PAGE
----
Archive for the ‘home, house, building’ Category

LETTERS

August 8, 2017

Just Sayin'

When is the last time you wrote a letter? When is the last time you received one? In our age of texts and emojis, letters have dwindled. When I wrote WITH LOVE, WHEREVER YOU ARE, I was able to study over 600 letters written by my parents serving in WW2. Who preserves texts, even for the life of the phone? I decided I’d write a novel totally in letters. The result is JUST SAYIN’, a middle-grade novel in letters. The postmark and setting are Hamilton, MO, where I grew up.

KIDS STILL SAY THE DARNDEST THINGS

July 21, 2017

babysitters

This post only makes sense if you saw my last posting about Art Linkletter and his classic, KIDS SAY THE DARNDEST THINGS. Here are a few kid quotes from the sequel I was honored to write: KIDS ARE STILL SAYING THE DARNDEST THINGS:

Q: What does God look like?

A: He’s really, really, really old–like 23. But He never looks a day older every time you see him.

Q: What makes God angry?

A: When his creations turn out too good . . like cockroaches and my brother.

Q: Why do you think we have mothers?

A: She’s the only one who knows where the Scotch Tape is???

Q: Who’s the boss at your house?

A: My dad’s the boss of our house . . . until Grandma comes over. Then he’s just one of us.

So many kid quotes in this book have shown up on the Internet. I’ve received forwarded emails from friends who thought I could use a good laugh. Only, all the quotes were from my book.

Finally, the three beauties in this picture are my granddaughters. Maybe I feel another book coming on: GRANDKIDS SAY THE DARNDEST THINGS.

WITH LOVE, . . . Whatever I Was

June 20, 2017

Nurse Dandi

I just ran across this photo yesterday. (And I probably should have kept running.) It’s funny because last week Joe (my wonderful husband) asked me if I ever wanted to be a nurse or doctor like my parents. I said no. I always wanted to be a horse trainer or a writer. And yet, here I am, nursing a bandaged doll. But I didn’t play with dolls. I preferred plastic horses. My big sister, Maureen, wanted to be a nurse from the moment she was born . . . until her biology class had to pith a frog. She loved to play hospital with her dolls. So I’m guessing she made me do it.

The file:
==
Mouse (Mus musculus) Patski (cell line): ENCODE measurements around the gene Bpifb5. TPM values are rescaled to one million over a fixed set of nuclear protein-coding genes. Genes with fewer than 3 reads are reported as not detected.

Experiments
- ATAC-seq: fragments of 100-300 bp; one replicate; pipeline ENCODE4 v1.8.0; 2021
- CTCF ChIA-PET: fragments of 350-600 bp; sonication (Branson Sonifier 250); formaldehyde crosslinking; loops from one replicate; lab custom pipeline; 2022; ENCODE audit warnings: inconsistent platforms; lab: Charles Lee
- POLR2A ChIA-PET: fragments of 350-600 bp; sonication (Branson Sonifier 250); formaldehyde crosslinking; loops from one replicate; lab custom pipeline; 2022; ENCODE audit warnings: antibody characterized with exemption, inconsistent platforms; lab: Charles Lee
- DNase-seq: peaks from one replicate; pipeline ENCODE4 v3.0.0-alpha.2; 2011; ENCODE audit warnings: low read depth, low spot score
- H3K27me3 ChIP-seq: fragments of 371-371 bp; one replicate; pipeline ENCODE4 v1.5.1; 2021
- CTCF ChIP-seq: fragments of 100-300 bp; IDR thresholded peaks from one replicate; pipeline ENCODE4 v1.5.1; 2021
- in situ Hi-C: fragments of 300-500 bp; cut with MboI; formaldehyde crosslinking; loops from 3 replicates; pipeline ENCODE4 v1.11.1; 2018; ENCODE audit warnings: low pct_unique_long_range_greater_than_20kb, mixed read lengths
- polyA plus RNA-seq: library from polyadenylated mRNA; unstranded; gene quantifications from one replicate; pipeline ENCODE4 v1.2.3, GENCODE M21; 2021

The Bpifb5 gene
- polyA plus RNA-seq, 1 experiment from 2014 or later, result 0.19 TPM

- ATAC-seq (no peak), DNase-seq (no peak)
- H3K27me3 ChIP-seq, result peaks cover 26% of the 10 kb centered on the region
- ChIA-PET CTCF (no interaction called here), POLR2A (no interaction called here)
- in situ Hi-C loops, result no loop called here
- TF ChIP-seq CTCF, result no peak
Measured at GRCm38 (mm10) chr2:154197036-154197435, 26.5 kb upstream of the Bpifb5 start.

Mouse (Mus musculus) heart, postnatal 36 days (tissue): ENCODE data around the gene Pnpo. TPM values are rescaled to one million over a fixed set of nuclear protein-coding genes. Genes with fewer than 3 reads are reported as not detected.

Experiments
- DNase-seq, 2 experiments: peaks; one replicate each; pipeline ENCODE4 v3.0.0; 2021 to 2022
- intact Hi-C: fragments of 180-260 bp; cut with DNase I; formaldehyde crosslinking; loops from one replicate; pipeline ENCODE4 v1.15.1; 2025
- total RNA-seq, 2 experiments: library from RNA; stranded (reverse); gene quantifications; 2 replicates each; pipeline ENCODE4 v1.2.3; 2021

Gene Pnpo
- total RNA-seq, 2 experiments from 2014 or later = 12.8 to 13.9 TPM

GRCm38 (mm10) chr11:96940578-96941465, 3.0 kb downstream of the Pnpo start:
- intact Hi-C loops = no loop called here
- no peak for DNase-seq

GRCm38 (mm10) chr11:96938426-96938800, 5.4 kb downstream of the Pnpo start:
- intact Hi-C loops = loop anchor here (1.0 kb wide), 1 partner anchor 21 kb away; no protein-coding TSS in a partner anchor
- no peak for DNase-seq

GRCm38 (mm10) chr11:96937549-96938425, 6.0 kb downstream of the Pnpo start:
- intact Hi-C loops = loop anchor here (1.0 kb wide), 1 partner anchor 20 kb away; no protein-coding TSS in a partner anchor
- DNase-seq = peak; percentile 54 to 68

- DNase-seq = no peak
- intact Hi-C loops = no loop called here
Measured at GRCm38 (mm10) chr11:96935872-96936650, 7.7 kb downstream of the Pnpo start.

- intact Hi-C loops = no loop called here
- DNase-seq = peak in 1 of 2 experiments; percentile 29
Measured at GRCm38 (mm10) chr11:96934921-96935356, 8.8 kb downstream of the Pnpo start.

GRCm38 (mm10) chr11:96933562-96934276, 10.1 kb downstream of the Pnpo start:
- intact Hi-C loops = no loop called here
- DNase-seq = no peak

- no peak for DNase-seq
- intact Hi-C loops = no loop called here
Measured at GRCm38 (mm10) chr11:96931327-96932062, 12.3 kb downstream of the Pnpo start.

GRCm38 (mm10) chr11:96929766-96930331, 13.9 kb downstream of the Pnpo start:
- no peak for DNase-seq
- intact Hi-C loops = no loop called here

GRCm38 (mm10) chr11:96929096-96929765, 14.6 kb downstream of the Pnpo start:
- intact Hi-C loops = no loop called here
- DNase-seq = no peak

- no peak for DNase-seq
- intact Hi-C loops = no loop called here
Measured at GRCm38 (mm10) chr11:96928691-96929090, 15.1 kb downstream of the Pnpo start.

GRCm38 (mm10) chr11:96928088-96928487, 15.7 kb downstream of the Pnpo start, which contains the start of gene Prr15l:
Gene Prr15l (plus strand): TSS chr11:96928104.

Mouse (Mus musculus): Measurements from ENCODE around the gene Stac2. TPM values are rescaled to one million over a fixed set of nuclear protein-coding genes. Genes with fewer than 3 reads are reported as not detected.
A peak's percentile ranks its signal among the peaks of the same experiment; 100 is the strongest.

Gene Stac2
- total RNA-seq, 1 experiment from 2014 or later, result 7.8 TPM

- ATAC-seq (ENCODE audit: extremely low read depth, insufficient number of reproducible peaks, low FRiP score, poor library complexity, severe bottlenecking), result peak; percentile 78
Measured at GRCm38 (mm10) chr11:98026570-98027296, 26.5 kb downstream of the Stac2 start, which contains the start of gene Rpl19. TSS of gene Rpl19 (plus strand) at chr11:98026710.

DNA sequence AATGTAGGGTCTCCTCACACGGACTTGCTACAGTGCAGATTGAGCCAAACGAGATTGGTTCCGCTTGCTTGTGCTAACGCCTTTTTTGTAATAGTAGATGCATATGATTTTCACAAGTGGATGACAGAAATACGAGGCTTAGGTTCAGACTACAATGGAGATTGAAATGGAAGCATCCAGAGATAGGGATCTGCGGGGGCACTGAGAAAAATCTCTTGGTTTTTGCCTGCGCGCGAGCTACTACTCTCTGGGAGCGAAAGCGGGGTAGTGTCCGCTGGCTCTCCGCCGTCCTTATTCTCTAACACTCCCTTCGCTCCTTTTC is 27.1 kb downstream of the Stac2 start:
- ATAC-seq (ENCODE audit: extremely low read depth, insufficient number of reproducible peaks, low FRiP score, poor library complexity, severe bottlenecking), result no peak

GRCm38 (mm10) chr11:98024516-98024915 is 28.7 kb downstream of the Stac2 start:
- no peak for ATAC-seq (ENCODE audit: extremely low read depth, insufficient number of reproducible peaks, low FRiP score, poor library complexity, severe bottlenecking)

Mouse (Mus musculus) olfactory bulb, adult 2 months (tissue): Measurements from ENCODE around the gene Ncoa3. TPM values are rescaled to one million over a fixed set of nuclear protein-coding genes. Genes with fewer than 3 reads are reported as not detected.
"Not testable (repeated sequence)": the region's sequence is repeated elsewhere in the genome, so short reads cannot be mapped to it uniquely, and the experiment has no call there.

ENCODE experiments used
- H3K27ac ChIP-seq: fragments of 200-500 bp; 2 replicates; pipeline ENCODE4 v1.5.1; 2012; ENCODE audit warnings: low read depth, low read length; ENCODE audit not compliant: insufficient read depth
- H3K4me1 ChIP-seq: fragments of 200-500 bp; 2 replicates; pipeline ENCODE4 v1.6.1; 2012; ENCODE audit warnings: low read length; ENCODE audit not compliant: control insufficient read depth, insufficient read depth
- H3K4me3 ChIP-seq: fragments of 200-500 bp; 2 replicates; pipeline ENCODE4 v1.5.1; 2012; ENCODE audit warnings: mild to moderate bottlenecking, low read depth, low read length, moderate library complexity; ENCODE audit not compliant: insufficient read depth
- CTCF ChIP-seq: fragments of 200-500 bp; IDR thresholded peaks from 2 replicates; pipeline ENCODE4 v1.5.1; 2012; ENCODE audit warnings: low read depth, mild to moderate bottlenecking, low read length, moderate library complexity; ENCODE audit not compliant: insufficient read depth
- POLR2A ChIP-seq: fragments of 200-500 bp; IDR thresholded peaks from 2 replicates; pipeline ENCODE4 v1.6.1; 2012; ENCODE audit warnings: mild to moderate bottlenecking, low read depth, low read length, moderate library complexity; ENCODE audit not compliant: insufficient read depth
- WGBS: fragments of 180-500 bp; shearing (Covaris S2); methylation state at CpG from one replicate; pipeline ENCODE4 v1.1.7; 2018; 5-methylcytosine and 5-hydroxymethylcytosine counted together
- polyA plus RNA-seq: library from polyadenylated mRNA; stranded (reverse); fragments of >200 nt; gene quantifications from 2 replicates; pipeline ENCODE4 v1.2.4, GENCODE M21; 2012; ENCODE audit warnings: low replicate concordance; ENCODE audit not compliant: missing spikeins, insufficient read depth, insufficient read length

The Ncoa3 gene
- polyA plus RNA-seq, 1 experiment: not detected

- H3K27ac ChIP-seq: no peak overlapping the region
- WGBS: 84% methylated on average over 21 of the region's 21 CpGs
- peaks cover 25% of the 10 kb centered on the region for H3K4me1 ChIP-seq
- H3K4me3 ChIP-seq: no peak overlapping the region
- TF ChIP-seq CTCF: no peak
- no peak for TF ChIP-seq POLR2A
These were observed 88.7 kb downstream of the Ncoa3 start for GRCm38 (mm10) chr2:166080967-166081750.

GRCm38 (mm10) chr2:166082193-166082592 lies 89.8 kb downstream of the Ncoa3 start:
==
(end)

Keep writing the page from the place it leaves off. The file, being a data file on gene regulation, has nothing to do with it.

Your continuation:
May 26, 2017

sillouettes

If all goes as expected, I should be arriving in Hamilton tonight, after a 2-day drive with Joe and Ellie and Cassie, ages 6 and 9. Then tomorrow we’ll all be at the public library/J.C. Penney Museum for two talks/readings/book signings. At 10, I get to talk mainly to kids. At 11, I’ll talk about the stories and letters behind WITH LOVE WHEREVER YOU ARE.

My roots are deep in Hamilton, and this picture is of my family. Dad was the family photographer, but Mom created these silhouettes. I remember sitting behind a sheet while lights and camera clicked on the other side of the sheet. In case you can’t guess, Mom and Dad are on top. Then Maureen (left) and Dandi. And last, Susie, our Dalmatian. Apparently, my first word was “Susie.”sillouettes (2)

I tried to lighten the silhouettes, but I’m not sure if these are better or worse. So, I’m including both. Sorry!

MY HAMILTON HOME–Wherever we are..

May 16, 2017

Soon I’ll be back in Hamilton, Missouri, where I grew up. If you’ve read WITH LOVE, WHEREVER YOU ARE, you know that Frank (my dad) grew up in Hamilton too. After WW2 ended, Frank and Helen (my mom) had big plans to set up a practice out East. They liked the Washington D.C. area and Arlington, where they were finishing their stint as Army doctor and Army nurse. Frank dreamed of starting his own practice in Florida, close to a beach and good tennis courts. Helen wasn’t a fan of the heat, but she wanted to live in a big city.

They ended up in Hamilton, Missouri, a small town with no beach, no tennis court, and no city, unless you drove an hour south to Kansas City. Dr. Frank Daley took over the practice of his dad, Dr. Daley, “temporarily,” when Pete had a heart attack. Helen and Frank never left. They built their first house–that’s it in the bottom left picture, with the oil drum in view. A few years later, they’d saved enough money to build onto the house. I think you can figure out the stages in the pictures from over the years, as they saved, then added on. My husband, Joe, and I adopted the same policy and only built onto our house when we’d saved the money to do it. I guess this is only one of the many things learned in Hamilton.

http://www.dandibooks.com